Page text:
The heaviest track on “its you” is easily Netherand it shares the most in common with some of the bolder “it’s not us” tracks, blending tonal splashes from Dark Brush and Looks into a ritual that may cause you to redig through the closet for your Blood Altar. A gently distorted palm muted riff is quickly intermixed with whirling spiral keys. There is so much to love about this song. From the irrepressible lyrics and stilted build to the minute details, like a twinkling layer of Joel’s piano buried deep within the mix, or Kris Meyer’s snap drums and swift high-hat play, make for a delightfully produced tune that might be the best on the disc.

Like a drunken round hollered among arm in arm buddies across a crowded tavern, Hanging Chads makes for a amusing reprieve with a happy hate song. This track will be a ton of fun live one day, you can nearly imagine a room full of Umphreaks shouting the explicit lyrics in unison.

Veteran Attachments was born for the studio. Though the song debuted in late 2015 and has seen fifty-two plays since premier, in a live environment it often becomes muddled and fails to hold together sonically or to elevate into a meaningful jam. Not so on “it’s you”. The guitars are extremely well captured. The harmonies are clear and all falsettos pulled flawlessly. The solo is deliberate, skillful and sprightly. Studio clarity allows this track to truly shine as one of the few tracks in Umphrey’s catalogue that is better in the booth.

Fan favorite Upward is the strongest song lyrically on the disc.  This track has been a fan favorite since its inception in 2014,  when it had been paired with its inebriated falsetto brother Onwards at UMBowl 5, and it’s easy to see why. The first minute of Upward’s studio iteration is a bit different than its live antecedents: Bayliss, a lone acoustic guitar and a hanging electric high note punctuating the space. It nearly changes the entire mood of the song, momentarily lending a stripped bare take to a jam that’s always seemed so gloriously grandiose. The new arrangement can be a bit jarring for those who have become so familiar with the standard Upward’s intro, however, that familiarity is restored as the percussion comes crashing in before the second verse. The studio version does justice to a track already cemented into heavy rotation, sitting at a seat among the classics.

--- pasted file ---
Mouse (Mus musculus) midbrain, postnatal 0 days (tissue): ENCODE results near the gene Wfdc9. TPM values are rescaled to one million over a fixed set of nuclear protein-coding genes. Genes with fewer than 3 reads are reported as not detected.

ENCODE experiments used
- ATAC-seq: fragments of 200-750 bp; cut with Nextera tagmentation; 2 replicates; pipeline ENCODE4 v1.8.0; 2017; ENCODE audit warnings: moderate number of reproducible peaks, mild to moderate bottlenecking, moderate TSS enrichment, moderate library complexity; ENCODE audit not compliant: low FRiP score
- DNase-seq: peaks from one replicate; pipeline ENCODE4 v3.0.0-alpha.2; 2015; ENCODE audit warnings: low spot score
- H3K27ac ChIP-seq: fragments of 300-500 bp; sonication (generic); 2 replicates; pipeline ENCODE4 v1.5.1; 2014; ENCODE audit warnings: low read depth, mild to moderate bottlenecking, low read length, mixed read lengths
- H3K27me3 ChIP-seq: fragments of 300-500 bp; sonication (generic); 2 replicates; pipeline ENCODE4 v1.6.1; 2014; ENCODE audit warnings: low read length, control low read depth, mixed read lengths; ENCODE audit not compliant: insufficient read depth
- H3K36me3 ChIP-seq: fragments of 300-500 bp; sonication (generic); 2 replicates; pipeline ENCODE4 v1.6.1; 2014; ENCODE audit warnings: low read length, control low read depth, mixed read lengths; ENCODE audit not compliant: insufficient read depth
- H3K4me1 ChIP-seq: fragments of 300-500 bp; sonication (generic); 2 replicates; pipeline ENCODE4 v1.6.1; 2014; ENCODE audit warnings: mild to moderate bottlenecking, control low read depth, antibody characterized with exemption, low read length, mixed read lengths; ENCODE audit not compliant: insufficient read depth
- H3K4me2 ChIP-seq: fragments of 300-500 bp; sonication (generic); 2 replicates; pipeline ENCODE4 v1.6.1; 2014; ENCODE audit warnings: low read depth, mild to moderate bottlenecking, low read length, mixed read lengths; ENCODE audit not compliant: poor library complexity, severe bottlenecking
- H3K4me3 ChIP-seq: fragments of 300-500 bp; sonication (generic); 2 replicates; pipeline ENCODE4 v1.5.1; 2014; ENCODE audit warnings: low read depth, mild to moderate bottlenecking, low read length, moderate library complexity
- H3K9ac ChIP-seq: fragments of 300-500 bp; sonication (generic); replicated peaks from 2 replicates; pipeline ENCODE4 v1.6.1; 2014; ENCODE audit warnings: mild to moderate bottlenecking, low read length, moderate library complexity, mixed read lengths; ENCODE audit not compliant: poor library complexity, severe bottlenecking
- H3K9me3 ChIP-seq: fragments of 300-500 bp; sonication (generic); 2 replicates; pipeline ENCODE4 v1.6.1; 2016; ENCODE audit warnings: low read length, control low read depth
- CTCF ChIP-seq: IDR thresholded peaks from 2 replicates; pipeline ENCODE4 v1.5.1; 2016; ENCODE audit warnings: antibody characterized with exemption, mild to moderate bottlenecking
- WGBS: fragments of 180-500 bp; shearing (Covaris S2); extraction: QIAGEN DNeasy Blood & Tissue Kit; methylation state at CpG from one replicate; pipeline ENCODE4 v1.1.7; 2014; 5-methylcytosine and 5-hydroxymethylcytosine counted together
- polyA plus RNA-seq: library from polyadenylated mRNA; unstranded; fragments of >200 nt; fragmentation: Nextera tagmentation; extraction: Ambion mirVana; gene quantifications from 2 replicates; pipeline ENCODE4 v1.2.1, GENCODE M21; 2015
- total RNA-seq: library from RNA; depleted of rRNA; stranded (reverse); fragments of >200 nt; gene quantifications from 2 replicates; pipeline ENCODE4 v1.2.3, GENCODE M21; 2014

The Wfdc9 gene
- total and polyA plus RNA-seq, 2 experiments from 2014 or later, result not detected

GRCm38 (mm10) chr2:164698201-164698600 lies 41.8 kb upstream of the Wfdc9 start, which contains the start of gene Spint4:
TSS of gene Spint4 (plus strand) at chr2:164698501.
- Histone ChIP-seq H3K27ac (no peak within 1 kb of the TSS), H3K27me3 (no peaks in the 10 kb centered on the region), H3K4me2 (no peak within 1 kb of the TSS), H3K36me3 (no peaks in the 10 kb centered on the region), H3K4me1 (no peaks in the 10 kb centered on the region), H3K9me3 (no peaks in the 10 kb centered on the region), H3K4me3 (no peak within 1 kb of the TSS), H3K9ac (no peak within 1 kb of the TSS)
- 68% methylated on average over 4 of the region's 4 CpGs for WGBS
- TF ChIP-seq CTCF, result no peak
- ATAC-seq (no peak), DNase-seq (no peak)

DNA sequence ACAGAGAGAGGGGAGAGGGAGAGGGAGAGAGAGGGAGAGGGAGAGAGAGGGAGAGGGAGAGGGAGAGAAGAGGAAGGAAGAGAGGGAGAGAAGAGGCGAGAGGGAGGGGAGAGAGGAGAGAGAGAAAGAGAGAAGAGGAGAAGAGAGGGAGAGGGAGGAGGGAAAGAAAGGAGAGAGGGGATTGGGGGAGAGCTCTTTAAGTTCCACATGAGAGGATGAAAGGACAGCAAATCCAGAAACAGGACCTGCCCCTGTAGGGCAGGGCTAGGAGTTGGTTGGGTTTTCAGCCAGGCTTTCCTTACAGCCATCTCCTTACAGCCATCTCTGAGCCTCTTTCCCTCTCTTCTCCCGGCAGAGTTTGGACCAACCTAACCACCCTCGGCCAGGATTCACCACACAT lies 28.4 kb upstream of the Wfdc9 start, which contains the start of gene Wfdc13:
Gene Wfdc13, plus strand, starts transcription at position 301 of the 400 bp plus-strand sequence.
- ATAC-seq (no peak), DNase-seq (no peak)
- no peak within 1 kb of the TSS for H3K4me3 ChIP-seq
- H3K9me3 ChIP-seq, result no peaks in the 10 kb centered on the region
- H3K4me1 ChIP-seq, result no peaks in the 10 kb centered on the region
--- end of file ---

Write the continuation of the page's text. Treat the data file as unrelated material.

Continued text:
It is inevitable and somewhat unfair to “it’s you” that it always will be compared with“it’s not us” – the naming convention and time of release basically begs us to, though they are not audibly companion pieces. Without that contrast they stand on their own as separate, expertly crafted compositions. Many of the newest tunes are not as immediately accessible as anything from “it’s not us“, the band’s latest release probably shouldn’t be a novice’s first listen. That said, song-for-song, “it’s you” is more enjoyable than its precursor and seasoned Umphreaks will be gratified to find this disc has shed the poppy sheen that glossed the band’s previous work.

It is prototypical Umphrey’s to craft a secret, intricate and epic surprise like their most recent album.  The backend of the album is stacked with contenders for masterpiece jam vehicle mainstays and we can only hope that the songs on “it’s you” receive more live attention than their most recent forerunners. While Umphrey’s has yet to recreate a studio chef-dœuvre on par with their 2009 opus “Mantis”, it is not for lack of trying, and with “it’s you” their beginning to breach that level once more. The best part of this album is that it ignites excitement and optimism in the heart of any devotee. This is obviously not a band waning, relegating themselves to a handful of bustout-less shows in select easy sell out cities. Instead, this is a band who will not rest until they get the chance to give us their best, who is dedicated to the continued crafting distinct, unpredictable and challenging music in both live and studio environments. We happily intend to listen to every note of it.

Top Tracks:
In the Black